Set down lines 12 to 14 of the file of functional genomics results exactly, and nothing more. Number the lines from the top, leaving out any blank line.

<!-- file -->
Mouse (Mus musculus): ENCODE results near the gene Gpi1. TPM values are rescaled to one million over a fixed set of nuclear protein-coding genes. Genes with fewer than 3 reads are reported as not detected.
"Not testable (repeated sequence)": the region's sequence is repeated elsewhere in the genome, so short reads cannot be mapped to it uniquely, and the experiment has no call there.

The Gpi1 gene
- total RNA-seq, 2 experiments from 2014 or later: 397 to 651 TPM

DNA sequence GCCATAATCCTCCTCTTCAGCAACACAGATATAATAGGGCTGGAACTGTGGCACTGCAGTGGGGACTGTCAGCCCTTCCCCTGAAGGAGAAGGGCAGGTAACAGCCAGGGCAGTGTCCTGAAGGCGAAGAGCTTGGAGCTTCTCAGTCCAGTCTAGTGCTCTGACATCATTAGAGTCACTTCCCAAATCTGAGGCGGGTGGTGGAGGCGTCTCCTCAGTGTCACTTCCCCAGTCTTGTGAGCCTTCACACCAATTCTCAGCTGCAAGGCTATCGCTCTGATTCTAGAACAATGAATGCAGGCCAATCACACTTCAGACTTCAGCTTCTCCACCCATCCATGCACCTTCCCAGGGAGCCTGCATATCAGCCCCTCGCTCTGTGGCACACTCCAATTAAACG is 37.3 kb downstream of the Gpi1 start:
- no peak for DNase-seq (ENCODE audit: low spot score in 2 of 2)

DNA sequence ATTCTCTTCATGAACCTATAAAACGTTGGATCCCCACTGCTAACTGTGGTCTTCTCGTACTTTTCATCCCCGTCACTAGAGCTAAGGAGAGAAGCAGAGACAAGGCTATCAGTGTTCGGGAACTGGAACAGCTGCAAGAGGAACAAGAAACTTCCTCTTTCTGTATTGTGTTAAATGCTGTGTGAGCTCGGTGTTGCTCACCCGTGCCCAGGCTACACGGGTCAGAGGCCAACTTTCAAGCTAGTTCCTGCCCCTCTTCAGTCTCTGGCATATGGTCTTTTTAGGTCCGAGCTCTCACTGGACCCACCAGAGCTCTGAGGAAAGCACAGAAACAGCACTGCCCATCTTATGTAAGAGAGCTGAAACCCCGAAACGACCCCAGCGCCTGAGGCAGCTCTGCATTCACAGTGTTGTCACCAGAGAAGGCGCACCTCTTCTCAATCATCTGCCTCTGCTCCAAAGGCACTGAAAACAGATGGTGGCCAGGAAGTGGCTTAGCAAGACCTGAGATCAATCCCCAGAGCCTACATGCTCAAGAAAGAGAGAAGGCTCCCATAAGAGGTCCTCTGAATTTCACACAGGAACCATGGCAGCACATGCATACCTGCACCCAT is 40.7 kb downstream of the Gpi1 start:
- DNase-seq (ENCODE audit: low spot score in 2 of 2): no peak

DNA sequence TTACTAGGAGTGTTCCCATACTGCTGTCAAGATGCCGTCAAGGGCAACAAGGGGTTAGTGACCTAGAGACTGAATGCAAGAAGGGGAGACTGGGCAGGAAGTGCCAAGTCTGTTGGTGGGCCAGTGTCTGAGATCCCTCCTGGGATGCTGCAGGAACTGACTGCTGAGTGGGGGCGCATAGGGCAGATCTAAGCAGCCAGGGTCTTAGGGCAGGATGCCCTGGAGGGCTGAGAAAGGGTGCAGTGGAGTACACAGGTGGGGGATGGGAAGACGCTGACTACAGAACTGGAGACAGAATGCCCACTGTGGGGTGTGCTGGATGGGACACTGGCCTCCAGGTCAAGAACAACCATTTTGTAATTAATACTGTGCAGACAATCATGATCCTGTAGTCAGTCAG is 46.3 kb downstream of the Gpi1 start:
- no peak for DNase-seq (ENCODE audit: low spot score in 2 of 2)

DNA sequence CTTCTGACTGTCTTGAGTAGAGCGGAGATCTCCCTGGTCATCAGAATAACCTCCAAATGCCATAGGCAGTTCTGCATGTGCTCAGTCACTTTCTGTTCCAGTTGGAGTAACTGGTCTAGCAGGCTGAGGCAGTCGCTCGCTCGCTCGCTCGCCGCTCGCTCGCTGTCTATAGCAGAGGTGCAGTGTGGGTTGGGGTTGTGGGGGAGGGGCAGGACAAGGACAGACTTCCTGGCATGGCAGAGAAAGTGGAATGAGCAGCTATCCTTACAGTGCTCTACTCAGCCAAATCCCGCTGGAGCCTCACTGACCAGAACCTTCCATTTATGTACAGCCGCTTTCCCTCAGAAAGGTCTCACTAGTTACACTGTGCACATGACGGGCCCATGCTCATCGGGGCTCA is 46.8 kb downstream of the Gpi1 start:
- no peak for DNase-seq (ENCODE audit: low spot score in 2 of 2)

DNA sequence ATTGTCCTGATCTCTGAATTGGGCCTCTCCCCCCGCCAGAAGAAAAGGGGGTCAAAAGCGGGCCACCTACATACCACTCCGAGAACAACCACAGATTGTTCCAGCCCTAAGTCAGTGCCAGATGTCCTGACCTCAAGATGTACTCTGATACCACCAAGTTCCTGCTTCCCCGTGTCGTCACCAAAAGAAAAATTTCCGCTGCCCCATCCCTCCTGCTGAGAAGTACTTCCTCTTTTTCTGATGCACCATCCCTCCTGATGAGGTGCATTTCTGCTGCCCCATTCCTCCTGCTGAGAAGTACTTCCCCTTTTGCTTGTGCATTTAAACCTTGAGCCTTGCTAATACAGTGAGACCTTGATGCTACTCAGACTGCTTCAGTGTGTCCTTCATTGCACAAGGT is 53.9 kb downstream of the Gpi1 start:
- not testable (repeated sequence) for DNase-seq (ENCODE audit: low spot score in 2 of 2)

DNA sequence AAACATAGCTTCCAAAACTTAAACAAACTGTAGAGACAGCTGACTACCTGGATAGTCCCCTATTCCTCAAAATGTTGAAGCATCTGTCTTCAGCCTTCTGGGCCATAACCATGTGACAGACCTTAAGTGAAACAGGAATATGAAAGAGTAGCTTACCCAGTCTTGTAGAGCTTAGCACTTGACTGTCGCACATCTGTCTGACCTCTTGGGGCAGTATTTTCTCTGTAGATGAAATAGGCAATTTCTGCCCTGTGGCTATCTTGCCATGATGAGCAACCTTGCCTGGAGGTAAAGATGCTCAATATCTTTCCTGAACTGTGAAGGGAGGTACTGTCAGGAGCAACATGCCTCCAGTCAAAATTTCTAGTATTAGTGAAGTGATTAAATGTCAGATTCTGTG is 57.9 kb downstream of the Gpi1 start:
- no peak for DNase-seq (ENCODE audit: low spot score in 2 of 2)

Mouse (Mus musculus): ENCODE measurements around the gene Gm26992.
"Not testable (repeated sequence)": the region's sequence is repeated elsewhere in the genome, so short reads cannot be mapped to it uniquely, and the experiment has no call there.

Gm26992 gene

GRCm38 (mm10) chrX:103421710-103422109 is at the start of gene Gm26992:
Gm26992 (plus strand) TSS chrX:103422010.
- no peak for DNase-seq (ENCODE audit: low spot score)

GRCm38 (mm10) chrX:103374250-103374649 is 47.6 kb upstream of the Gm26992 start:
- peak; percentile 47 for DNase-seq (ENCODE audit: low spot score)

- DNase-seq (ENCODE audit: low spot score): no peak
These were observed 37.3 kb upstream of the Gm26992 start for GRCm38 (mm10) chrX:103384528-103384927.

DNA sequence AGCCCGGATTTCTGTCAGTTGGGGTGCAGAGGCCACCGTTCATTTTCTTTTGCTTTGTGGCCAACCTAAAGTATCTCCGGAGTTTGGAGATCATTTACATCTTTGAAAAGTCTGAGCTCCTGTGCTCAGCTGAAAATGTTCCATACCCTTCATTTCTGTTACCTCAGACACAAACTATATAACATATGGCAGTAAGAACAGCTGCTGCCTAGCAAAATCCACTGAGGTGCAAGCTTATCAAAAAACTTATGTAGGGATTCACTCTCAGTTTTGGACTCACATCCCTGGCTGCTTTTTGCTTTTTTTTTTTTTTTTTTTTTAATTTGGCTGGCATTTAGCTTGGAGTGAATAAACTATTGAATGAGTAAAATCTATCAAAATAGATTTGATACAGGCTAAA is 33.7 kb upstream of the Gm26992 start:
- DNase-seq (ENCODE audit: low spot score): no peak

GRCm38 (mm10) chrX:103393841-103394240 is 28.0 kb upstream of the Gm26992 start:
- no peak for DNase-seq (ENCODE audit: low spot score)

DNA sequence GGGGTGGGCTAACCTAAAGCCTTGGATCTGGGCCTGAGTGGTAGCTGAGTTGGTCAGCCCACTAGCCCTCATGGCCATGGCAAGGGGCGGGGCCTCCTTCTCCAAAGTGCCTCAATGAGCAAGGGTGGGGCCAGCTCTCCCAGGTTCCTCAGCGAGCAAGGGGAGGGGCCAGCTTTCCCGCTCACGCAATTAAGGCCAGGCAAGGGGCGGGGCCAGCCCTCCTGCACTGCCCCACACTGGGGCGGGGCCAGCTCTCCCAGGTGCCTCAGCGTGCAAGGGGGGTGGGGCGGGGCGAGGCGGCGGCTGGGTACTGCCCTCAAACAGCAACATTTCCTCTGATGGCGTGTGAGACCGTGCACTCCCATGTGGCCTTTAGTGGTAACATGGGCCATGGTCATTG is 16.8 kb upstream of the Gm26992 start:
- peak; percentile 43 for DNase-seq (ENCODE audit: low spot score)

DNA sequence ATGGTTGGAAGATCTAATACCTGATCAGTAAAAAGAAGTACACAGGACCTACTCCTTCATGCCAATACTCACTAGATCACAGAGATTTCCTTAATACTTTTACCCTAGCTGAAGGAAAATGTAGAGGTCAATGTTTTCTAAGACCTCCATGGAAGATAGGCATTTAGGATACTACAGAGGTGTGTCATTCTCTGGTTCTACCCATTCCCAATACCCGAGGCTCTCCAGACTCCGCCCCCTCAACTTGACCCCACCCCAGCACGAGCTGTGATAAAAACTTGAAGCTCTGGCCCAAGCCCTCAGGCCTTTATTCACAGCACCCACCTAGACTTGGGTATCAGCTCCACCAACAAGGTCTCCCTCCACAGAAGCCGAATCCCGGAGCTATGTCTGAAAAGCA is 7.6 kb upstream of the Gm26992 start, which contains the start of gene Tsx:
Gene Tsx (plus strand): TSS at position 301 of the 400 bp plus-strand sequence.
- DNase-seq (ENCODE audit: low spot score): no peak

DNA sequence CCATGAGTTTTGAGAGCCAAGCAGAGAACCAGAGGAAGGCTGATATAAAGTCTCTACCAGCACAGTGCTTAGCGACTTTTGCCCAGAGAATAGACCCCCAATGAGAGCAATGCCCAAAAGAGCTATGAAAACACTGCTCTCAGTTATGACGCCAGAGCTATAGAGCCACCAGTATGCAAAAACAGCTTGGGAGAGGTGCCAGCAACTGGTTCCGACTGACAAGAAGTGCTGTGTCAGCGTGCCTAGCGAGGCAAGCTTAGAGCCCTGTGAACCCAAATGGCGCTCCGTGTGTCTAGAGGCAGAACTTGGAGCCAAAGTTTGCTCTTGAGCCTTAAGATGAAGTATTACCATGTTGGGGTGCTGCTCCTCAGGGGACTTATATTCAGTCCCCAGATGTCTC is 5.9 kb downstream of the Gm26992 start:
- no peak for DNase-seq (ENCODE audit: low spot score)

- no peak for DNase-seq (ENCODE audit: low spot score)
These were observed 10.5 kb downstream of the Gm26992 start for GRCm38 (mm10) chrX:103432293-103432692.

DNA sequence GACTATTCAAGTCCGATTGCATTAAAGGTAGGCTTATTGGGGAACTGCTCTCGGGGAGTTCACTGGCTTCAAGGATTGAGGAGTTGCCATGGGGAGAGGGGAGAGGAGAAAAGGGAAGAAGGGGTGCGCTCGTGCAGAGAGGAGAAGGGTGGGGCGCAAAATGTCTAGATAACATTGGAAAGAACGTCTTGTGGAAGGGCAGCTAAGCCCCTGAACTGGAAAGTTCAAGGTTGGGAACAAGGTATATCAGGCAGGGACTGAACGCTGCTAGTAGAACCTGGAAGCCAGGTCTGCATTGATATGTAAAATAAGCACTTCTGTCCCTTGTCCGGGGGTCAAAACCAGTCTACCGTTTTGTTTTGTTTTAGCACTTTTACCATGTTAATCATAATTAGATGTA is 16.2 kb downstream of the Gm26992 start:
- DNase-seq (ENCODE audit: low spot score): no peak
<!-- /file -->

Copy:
- no peak for DNase-seq (ENCODE audit: low spot score in 2 of 2)

DNA sequence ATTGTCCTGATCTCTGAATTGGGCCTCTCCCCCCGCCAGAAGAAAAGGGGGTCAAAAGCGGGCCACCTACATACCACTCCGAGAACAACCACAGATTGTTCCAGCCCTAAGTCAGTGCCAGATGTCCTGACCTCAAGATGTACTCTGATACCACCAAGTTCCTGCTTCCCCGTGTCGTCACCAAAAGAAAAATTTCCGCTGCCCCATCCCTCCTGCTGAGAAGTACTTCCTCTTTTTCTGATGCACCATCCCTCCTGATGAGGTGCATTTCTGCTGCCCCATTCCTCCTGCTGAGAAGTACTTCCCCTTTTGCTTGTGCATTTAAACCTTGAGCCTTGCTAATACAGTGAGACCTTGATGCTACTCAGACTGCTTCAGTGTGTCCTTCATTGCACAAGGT is 53.9 kb downstream of the Gpi1 start:
- not testable (repeated sequence) for DNase-seq (ENCODE audit: low spot score in 2 of 2)